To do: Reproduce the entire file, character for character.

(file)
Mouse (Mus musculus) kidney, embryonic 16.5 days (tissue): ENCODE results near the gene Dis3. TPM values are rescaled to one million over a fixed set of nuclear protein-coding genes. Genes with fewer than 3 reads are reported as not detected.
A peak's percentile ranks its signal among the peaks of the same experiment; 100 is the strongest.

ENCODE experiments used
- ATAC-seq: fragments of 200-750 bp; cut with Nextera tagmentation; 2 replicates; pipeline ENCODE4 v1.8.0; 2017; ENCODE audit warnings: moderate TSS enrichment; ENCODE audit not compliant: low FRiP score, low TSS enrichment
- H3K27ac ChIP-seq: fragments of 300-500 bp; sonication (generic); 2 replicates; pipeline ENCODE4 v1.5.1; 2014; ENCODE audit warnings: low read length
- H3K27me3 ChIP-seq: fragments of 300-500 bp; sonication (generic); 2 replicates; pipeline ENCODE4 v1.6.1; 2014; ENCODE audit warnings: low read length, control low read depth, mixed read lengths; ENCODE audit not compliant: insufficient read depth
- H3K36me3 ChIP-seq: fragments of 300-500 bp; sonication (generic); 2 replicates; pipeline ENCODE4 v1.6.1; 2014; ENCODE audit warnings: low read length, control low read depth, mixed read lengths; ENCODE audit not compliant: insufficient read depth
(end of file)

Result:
Mouse (Mus musculus) kidney, embryonic 16.5 days (tissue): ENCODE results near the gene Dis3. TPM values are rescaled to one million over a fixed set of nuclear protein-coding genes. Genes with fewer than 3 reads are reported as not detected.
A peak's percentile ranks its signal among the peaks of the same experiment; 100 is the strongest.

ENCODE experiments used
- ATAC-seq: fragments of 200-750 bp; cut with Nextera tagmentation; 2 replicates; pipeline ENCODE4 v1.8.0; 2017; ENCODE audit warnings: moderate TSS enrichment; ENCODE audit not compliant: low FRiP score, low TSS enrichment
- H3K27ac ChIP-seq: fragments of 300-500 bp; sonication (generic); 2 replicates; pipeline ENCODE4 v1.5.1; 2014; ENCODE audit warnings: low read length
- H3K27me3 ChIP-seq: fragments of 300-500 bp; sonication (generic); 2 replicates; pipeline ENCODE4 v1.6.1; 2014; ENCODE audit warnings: low read length, control low read depth, mixed read lengths; ENCODE audit not compliant: insufficient read depth
- H3K36me3 ChIP-seq: fragments of 300-500 bp; sonication (generic); 2 replicates; pipeline ENCODE4 v1.6.1; 2014; ENCODE audit warnings: low read length, control low read depth, mixed read lengths; ENCODE audit not compliant: insufficient read depth